caesar must die

Kicking off this week with its Opening Night Gala for Hitchcock, Hollywood’s own AFI FEST effectively wraps up the year’s film festival-going season (a season that lasts approximately eleven months). Such calendar placement means that AFI FEST comes late enough in the year to serve as a last hurrah for titles that have been playing the festival circuit as far back as January (at Sundance) or as far away as France, Berlin, and Venice, and is the perfect opportunity for Southern California-based film geeks (or those willing to put some miles on their passport) to catch up on films they’ve been anticipating for months. Of course, of the 136 films playing at this year’s festival, we’ve managed to catch nearly a fifth of them at other fests, and we’re quite pleased to use this opportunity to remind you as such. Confused over what to see at the festival? Be confused no more! After the break, jog your memories of our always-extensive festival coverage with reviews for twenty-eight films set to play at this week’s AFI FEST that we’ve already seen (and, you know, reviewed). It’s like getting your festival coverage whole days early!

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This year’s New York Film Festival ended on Sunday night with the world premiere of Robert Zemeckis‘s Flight, a big Hollywood movie that many saw as too mainstream a selection for the event. But it’s apparently decent enough to currently have a very high rating on Rotten Tomatoes — our own Jack Giroux gave it a “B” in his review from the fest — so it’s not like they closed things out with Alex Cross. Other big movies that some didn’t see as fitting were opening night film Life of Pi (review)and the “secretly” screened debut of Steven Spielberg‘s Lincoln (review). However, for the most part the 2012 programming was the typical New York cinephile’s dream smorgasbord of highbrow indies and foreign films. And these seemed to mainly meet the approval of our two primary critics covering them, Daniel Walber and Caitlin Hughes (both of whom are new additions to the FSR team and did an excellent job). And all together, our 22 reviews of NYFF features averaged mainly in the range of “B” to “B+” grades. And the only thing to get less than a “C” was Brian De Palma‘s Passion, to which Caitlin gave a “D.” We weren’t only interested in new works, either. Caitlin had some fun with the anniversary screening of The Princess Bride, while Daniel had requested that one of his picks of the fest be an older film: “If I can say the new (Dolce and Gabbana funded) restoration of Satyricon that made its […]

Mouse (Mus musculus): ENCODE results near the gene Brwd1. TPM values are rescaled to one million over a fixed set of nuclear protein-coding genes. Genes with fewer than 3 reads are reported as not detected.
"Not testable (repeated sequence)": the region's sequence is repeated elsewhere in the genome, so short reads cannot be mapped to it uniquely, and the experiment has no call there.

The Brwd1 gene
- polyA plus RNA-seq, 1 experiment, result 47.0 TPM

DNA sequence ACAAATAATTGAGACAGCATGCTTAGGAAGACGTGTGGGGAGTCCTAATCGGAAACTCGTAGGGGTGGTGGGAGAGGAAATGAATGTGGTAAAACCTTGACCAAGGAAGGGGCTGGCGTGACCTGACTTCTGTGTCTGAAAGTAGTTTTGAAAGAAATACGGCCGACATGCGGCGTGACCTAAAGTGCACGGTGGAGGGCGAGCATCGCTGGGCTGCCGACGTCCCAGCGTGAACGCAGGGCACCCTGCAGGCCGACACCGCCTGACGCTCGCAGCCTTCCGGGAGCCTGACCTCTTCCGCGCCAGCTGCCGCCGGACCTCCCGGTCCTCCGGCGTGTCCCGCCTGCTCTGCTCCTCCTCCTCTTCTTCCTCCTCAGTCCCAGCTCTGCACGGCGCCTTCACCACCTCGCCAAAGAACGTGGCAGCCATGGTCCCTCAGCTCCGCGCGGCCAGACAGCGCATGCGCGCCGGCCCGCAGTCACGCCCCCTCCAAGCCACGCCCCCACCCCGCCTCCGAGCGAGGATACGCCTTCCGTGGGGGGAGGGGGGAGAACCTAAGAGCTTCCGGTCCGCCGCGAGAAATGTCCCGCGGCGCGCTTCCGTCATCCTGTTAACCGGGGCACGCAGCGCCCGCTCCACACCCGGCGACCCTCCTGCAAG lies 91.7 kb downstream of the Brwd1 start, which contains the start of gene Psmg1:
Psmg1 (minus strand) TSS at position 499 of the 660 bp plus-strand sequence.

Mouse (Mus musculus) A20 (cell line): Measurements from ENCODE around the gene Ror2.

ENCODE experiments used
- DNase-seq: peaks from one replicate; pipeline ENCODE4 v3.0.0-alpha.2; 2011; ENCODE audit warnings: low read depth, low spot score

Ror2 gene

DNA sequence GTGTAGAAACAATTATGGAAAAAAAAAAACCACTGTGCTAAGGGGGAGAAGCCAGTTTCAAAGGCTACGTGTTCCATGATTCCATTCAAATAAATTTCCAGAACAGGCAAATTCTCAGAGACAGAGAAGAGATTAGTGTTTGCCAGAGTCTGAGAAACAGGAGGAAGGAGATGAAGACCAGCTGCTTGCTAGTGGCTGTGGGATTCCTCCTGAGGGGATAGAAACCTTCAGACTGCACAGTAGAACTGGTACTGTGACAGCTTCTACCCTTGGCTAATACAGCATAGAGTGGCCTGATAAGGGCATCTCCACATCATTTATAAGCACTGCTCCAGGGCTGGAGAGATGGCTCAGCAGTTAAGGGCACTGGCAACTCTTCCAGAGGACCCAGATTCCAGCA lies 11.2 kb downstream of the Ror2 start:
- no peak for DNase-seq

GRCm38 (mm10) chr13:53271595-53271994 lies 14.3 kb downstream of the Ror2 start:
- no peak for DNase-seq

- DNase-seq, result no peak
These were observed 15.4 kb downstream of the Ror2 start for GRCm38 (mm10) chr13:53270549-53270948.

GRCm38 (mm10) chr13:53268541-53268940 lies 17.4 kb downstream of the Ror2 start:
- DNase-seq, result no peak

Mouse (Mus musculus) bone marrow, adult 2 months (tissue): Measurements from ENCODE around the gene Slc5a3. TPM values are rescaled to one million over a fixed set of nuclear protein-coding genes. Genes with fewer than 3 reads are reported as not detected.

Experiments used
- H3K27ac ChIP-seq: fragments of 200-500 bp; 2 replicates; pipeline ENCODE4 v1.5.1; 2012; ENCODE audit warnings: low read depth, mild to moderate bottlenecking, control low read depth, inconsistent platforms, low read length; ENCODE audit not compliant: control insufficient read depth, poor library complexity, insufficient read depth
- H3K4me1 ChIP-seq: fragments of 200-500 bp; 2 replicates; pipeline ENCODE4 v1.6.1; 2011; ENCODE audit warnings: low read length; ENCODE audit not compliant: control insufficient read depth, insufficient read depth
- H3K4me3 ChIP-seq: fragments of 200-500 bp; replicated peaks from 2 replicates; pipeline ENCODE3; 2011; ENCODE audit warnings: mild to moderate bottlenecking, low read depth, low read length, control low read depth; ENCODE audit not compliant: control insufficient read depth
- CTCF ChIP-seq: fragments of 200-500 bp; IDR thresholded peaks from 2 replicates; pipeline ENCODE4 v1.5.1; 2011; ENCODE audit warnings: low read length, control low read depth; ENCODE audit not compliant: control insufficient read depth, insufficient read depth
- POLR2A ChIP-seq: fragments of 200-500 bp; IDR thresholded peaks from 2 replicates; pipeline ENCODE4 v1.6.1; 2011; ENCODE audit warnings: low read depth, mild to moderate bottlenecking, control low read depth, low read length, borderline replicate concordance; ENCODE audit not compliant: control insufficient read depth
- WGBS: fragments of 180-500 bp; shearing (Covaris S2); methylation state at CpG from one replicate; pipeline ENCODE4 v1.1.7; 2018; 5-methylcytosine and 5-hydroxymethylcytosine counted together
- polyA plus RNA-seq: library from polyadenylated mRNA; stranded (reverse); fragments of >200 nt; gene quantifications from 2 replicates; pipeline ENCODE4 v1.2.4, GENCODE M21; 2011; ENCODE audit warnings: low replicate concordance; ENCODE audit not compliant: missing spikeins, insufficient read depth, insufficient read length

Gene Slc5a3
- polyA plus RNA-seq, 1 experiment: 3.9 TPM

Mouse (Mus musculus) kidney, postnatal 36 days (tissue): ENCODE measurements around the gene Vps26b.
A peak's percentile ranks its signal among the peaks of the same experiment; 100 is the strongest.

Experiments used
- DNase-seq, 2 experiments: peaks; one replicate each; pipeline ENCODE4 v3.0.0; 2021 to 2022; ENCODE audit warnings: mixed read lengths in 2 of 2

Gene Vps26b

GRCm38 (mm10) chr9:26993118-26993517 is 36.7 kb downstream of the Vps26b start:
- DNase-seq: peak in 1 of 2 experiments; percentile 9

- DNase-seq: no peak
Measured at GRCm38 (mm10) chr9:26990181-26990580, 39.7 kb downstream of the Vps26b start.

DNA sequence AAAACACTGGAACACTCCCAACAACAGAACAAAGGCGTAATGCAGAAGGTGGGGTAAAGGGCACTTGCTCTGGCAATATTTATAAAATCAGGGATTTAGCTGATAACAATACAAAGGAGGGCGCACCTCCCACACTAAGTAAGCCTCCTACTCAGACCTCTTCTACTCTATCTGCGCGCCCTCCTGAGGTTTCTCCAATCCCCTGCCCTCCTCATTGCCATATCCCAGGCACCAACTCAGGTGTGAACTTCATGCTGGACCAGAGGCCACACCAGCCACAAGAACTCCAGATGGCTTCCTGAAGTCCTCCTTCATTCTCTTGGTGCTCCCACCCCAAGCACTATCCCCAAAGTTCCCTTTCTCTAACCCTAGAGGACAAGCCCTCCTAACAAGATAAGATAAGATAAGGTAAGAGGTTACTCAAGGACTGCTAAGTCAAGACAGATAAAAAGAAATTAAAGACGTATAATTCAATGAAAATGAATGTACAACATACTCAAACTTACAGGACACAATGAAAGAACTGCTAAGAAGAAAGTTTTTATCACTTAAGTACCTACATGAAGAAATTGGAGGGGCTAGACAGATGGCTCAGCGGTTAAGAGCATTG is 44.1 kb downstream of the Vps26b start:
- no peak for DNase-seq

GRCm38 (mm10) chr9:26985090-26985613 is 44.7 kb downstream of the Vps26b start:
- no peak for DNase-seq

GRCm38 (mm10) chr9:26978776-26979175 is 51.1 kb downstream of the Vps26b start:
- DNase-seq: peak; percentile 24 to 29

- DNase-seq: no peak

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Paolo and Vittorio Taviani went to Rebibbia Prison to cry. Years ago, the pair took a trip to an all-inmate performance of selections from Dante’s Inferno that made them weep more than any professional theater. A trip through Hell, after all, is an appropriate choice for a theatrical production conducted in a maximum security prison. One of the inmates read the tale of Paolo and Francesca, perhaps Italian literature’s greatest narrative of doomed romance. Yet in the context of the prison it was even more potent. The man paused to tell the audience his own story, asserting that no one knows the tragedy of impossible love like an inhabitant of Rebibbia, locked away from his beloved for the rest of his life. Between their tears, Paolo and Vittorio decided to shoot their next film behind those walls. The result is Caesar Must Die, Italy’s official submission this year for the Academy Award for Best Foreign Film. The Tavianis worked with the prison and its arts program on a production of William Shakespeare‘s “Julius Caesar,” filming the rehearsal process and final performance. More than that, however, the brothers scripted around the play itself and created a semi-documentary film that follows the internal life of the prisoners alongside their theatrical performances. The inmates not only perform as Shakespeare’s Romans but also as fictionalized versions of themselves. The result is a 76-minute tour de force that packs more punch than many a three-hour adaptation of “Hamlet” or “Henry V.”

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